Grassroots Economic Organzing 15

Advancing the Development of Worker Co-ops (ADWC) 2013

by Jessica Gordon Nembhard

In 2011 GEO called together worker cooperative developers and supporters to discuss “Advancing the Development of Worker Cooperatives” (ADWC). We conducted an online forum through our website, and organized a one-day conference to kick off the 2011 Eastern Conference For workplace Democracy (ECWD) in Baltimore. Sojourner-Douglass College hosted our pre-conference on July 7, 2011.

 

Sign Up Today for the ADWC Pre-conference to the ECWD!

Grassroots Economic Organizing (GEO), The Eastern Conference for Workplace Democracy and Mariposa Food Co-op are pleased to announce the Advancing the Development of Worker Cooperatives (ADWC) 2013 pre-conference, which will focus on successful inter-cooperative approaches to self-financing and financing within the co-op movement.

 

Building on Self-Financing: Practices in Canada

By Eric Tusz-King

This article provides an overview of various financing models used in the Province of Quebec and in other parts of Canada.  My experience primarily comes from the worker/employee owned co-operatives, but as a co-op developer I also draw on inspiring stories from various forms of co-operatives. 

 

From Mondragon Networking to Franchising: the Arizmendi Association Model of Financing

By Tim Huet

The Arizmendi Association model of financing draws on elements of successful European cooperative networks we studied (specifically the Mondragon and Italian models) as well as a business model native to the United States, franchising.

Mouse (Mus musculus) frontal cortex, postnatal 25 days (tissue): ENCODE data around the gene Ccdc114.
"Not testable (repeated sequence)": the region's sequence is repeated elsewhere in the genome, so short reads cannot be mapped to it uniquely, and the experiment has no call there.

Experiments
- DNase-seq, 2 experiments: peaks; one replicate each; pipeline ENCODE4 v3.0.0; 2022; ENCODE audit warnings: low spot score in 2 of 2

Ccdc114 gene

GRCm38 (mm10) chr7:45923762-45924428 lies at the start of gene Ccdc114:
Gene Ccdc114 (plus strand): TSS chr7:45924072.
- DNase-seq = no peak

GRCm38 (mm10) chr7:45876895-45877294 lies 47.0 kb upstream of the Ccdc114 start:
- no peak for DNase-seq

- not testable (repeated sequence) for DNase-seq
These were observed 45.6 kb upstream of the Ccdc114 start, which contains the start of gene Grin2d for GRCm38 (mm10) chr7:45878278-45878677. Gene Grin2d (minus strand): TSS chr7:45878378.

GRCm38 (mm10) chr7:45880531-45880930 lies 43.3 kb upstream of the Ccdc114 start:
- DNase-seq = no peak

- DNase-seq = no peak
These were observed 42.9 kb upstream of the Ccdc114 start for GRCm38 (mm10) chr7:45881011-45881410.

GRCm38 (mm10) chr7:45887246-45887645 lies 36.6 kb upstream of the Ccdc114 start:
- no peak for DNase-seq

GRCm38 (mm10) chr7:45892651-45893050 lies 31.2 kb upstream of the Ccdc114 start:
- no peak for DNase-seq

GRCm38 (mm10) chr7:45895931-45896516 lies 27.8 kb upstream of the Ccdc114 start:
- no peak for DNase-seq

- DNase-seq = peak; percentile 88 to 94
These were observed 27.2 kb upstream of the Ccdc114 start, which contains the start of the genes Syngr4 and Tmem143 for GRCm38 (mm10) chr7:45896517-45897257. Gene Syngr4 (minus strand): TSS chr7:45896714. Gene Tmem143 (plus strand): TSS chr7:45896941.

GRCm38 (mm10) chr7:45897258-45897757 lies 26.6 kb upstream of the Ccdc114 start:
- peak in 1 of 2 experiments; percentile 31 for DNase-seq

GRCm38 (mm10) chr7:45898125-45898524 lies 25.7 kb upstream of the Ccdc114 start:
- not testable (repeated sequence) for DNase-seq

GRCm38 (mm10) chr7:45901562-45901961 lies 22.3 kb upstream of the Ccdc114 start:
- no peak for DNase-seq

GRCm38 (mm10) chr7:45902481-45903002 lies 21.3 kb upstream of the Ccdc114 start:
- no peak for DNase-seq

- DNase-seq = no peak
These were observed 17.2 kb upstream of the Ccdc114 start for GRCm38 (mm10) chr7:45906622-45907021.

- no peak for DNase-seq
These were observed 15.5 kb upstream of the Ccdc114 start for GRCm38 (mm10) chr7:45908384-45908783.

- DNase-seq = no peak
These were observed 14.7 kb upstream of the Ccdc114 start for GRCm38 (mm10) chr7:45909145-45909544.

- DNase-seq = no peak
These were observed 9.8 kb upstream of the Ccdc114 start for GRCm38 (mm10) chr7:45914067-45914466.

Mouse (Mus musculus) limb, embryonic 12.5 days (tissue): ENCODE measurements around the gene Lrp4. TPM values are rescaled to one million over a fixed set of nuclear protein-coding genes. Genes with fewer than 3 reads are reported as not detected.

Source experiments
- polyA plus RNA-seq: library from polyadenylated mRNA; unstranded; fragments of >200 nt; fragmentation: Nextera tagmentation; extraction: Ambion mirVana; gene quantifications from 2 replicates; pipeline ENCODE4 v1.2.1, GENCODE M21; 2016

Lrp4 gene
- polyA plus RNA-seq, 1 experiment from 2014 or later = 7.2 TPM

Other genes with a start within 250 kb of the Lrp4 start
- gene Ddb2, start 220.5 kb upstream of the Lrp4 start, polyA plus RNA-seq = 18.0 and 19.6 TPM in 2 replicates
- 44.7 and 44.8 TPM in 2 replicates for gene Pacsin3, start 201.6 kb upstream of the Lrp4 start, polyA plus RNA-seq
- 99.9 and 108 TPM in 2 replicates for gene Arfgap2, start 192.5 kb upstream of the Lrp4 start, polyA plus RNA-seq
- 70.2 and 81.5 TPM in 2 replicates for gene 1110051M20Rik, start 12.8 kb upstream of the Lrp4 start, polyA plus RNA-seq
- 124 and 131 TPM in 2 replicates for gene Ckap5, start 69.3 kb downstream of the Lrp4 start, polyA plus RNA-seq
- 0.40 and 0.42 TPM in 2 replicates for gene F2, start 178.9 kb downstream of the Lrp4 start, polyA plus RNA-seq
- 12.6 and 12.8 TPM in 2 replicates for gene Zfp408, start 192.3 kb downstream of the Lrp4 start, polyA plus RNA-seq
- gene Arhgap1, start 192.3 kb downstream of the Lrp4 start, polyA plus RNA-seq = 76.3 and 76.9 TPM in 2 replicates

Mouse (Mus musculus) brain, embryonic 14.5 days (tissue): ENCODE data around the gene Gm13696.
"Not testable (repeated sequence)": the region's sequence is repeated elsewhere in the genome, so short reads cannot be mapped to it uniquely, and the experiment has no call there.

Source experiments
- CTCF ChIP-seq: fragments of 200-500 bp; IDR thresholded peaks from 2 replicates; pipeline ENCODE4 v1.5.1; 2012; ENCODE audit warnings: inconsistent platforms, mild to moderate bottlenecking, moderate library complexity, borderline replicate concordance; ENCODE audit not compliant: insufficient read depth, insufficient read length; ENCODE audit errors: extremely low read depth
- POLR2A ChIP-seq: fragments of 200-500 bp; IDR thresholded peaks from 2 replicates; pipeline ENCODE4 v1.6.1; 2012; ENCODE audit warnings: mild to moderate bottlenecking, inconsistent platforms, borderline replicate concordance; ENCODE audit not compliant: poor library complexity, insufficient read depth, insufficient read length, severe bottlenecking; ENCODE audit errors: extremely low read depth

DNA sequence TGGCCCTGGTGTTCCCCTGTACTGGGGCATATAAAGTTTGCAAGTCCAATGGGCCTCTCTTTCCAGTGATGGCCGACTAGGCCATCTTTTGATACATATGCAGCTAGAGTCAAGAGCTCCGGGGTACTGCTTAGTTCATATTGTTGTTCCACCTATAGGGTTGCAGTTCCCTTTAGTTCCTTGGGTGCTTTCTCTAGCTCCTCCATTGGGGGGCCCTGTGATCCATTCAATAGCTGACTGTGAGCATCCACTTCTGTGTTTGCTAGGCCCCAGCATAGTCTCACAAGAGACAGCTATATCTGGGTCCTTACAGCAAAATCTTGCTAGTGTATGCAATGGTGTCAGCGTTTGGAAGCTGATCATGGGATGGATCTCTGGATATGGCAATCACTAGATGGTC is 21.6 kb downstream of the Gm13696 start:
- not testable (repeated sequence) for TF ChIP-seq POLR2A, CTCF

From Crowd-Sourcing to Direct Investment: Coop to Coop Solutions to Grow our Democratic Businesses

By Esteban Kelly

Mariposa Food Co-op is a consumer owned and member-worker run food co-op operating in the West Philadelphia neighborhood since 1971. After 41 years of being a members-only space, we opened our doors to the community in 2012, in a space five times that of our historic location. In total, our expansion effort racked up over $2.5 million in debt.

 

Mariposa Food Co-op Ground-Breaking

 

The Cooperative Fund of New England

By Micha Josephy

In 1975, leaders of New England’s food co-op community joined with socially-oriented investors affiliated with the Haymarket People’s Fund to unlock access to debt capital for the many food co-ops that were starting and expanding.

 

Sam Dibble of the Artisan Beverage Co-operative and Maggie Cohn of CFNE

 

Co-ops Financing Co-ops

By Adam Trott

There are limited options when looking to finance a co-op, especially a worker co-op. Aside from co-operative loan funds (like the Cooperative Fund of New England {see article by Micha Josephy in this issue}, Workers Revolving Loan Fund and Northcountry Co-operative Fund) and the rare credit union that lends to businesses, financial institutions do not understand co-operatives. Most lenders are completely unfamiliar with the Co-operative Principles and how they influence our business practices.

 

The Working World and Financing Workplace Democracy

Annie McShiras talks with Brendan Martin and Ethan Earle

Building a Solidarity Financial System for co-operatives and democratic work places through a culture of belief. This is Part I of the SolidarityNYC interview with The Working World. It is an alternative loan fund that supports worker run co-operatives and other democratic workplaces with micro-credit loans and technical support.


Democracy At Work Network and Kiva Zip

By Jessie Myszka

In 2012, the Democracy at Work Network was approached by Kiva Zip about being a pilot trustee for its direct micro-lending program. Kiva Microfinance began in 2005, a non-profit that collects funds online from individual lenders and offers loans to individual entrepreneurs abroad. Since inception, it has made more than 1,000,000 loans. These loans rely on in-country field partners to administer the funds. Kiva launched its newer Zip program in order to loan directly to individuals, asking only that a “trustee” vet applicants and vouch for their credibility.